"Just spent 2 hours with an elderly man at Kroger. It started with me just smiling at him, making eye contact.... As I walked past him he looked like he needed something. I went back and asked him if I could help him. Tears welled up in his eyes and he said, 'I have colon cancer and I have had a really bad accident, if I get up out of this cart everyone will know ... What should I do?' The look of his dignity lost left me with a lump in my throat. From that moment on, Kroger staff quickly fetched us wipes, undergarments and discreetly took him to their employer bathroom Area where he was given clothes. He cried and apologized. He said he had to hurry his wife was at home alone. When we walked to the register we found his groceries all bagged and somehow paid for. He cried harder. He said he fought in Vietnam and Korean War and loved his country, but up until today he said he thought his country forgot about him. We both cried and I shared with him my own struggles and fears... He gave me words of wisdom and encouraged me that maybe after all, humanity still does care about one another. Today proved it. Thank you Elmer, thank you Kroger and thank you God for the lesson and reminder I received today."

Let us use this story as a reminder to be kind. We may not always know what someone is going through, but a smile and an offer to help can do wonders in making this world a better place. 

Handling The Added Tension Of Incontinent Visitors Over The Holidays

 Caring For Incontinence Visitors

Caring For Incontinence Visitors

The holidays are upon us (already!) and while this is often a time of joy and thankfulness, it can also be a time of stress if you are hosting festivities at your home or having overnight guests.  This is even more so if you have a guest who experiences incontinence.   

We’ve compiled some tips below to help you deal with the added tension of having visitors with incontinence over the holidays.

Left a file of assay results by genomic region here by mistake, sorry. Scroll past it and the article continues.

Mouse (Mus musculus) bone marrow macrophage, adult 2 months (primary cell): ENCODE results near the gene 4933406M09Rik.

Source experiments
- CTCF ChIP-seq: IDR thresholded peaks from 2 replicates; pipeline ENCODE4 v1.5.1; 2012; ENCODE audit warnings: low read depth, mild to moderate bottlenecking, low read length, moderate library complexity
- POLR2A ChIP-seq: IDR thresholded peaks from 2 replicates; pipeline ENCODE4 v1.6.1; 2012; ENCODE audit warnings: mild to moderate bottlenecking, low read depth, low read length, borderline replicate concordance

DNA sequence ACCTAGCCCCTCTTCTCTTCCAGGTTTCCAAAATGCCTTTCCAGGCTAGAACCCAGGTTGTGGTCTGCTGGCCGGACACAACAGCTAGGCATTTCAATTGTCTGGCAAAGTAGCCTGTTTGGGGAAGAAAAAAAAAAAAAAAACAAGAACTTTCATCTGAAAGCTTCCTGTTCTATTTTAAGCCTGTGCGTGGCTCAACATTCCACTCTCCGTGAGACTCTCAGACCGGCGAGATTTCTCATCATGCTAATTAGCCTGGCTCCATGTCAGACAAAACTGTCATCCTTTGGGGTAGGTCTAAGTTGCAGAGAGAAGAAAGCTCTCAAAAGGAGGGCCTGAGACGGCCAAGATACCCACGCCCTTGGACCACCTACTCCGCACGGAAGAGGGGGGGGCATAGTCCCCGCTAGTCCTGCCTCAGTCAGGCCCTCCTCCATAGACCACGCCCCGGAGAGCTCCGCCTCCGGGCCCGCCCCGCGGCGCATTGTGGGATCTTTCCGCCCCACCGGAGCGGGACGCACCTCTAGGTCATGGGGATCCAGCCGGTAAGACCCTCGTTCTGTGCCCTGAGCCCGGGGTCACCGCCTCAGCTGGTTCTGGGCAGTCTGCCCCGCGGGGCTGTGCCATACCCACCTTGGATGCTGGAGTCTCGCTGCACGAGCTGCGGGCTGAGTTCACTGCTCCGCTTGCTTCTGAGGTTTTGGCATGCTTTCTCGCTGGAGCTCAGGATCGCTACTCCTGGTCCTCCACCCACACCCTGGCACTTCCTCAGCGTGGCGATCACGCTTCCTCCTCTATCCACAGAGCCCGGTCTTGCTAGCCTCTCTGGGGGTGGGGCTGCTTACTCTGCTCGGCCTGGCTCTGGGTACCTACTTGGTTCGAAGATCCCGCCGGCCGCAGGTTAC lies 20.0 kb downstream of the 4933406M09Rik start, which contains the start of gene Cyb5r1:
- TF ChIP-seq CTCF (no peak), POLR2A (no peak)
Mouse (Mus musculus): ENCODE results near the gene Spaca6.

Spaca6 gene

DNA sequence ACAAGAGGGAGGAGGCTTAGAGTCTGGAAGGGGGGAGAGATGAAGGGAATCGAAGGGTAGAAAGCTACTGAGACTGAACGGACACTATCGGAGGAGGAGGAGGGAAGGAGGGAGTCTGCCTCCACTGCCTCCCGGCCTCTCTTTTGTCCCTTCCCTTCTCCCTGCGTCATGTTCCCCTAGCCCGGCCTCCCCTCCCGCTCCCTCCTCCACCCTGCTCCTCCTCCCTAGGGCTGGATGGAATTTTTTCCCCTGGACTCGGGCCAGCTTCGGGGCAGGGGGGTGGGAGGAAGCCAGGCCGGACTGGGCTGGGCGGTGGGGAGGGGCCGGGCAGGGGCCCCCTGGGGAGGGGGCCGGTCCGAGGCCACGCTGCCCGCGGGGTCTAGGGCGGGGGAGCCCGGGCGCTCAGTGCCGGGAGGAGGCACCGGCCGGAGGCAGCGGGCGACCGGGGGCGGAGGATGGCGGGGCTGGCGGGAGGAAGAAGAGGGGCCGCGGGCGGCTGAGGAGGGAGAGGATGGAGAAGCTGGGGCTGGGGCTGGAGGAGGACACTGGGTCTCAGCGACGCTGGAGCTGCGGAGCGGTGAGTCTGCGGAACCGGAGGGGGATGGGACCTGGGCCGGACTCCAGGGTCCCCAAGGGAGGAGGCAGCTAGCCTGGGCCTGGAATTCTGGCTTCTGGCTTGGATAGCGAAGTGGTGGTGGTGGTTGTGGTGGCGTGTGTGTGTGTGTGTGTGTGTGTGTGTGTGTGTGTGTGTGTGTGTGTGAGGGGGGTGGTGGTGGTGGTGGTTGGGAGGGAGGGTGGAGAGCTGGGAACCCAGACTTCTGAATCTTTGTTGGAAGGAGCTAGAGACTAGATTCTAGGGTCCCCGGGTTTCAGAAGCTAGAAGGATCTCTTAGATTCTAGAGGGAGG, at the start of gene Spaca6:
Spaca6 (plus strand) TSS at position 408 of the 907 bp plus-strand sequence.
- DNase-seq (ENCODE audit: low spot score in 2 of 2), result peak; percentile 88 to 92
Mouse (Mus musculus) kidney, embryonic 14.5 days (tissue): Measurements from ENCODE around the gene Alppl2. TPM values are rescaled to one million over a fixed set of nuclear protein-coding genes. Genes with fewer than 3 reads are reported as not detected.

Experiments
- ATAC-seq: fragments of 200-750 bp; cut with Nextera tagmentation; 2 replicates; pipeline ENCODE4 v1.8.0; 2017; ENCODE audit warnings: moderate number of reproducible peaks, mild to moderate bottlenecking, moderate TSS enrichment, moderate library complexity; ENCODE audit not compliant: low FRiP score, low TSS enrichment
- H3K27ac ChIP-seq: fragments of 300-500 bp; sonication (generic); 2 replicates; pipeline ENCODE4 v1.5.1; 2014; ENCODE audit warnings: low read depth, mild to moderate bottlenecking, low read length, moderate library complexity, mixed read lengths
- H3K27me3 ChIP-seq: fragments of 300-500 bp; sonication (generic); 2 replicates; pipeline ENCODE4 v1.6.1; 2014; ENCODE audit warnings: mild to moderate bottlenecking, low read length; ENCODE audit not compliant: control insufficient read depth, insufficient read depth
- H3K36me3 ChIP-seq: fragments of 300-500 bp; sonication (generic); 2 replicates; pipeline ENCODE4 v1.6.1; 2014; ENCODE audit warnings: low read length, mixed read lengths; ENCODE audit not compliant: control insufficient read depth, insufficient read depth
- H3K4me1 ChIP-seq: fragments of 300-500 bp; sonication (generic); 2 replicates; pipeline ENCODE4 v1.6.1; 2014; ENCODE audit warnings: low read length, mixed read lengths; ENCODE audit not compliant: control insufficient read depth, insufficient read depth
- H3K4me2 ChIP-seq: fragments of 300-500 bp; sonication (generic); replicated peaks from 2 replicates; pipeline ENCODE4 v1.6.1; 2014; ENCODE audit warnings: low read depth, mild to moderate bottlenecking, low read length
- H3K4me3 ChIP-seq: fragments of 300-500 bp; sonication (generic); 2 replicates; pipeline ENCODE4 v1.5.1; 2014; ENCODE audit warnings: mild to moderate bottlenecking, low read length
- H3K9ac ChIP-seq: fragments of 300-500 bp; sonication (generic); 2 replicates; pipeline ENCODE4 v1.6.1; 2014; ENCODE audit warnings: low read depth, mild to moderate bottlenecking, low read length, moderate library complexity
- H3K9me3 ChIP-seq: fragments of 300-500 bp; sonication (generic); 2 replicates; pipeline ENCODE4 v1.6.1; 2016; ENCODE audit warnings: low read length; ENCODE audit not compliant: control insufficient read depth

Tips For Hosting Incontinent Visitors In Your Home

1.  Preparation is everything. 

An old manager that I had used to recite this saying to me before every sales meeting:  “Fail to prepare, prepare to fail.”  I have found this to be true in many aspects of life, and preparing for a visitor – especially one that may suffer from incontinence – is no exception.  Find out what they like to eat (or, maybe even more importantly, what they don’t like to eat) and have healthy snacks on hand that won’t aggravate their bladder/bowel.   Buy a plastic or waterproof mattress cover to ensure that if an accident happens, no serious damage is done.  Have extra bedding and towels available to make any cleanup needed easy, and prepare the guest bathroom with appropriate cleaning supplies – flushable wipes, soap, air freshener, etc.   Ensuring that the appropriate tools are ready before an accident happens makes it so much easier to take care of when something unexpected occurs.

2.  Make things easy for them. 

Make things as simple as possible for your guest.  Give them a tour of the house when they arrive so they know where all the restrooms are.  For overnight guests, try to have them sleep in a room that is close to a bathroom.  Place extra supplies in their room so that they have easy access to them when they need them.  If it makes sense for their visit, provide them with an itinerary of what they can expect when they visit – places you will go, company you will be having, etc.  Knowing what to expect ahead of time may give them more peace of mind when traveling to and staying in an unfamiliar place.

3.   Be understanding if an accident happens. 

This is probably the most important tip that we can offer to you.  While we know that it can be frustrating to make extra stops to use the restroom, clean up messes, and change bedding, you can be sure that the embarrassment that your guest feels from these things far outweighs any inconvenience they may cause you.  No one wants to be incontinent and making someone feel bad or ashamed of something they cannot control will put a damper on the whole trip.  Be understanding with your guests, and if an accident does happen, don’t act frustrated or make a big deal about it.  Help them as much as they will allow, and leave it at that.  They will greatly appreciate your discretion and kindness toward them.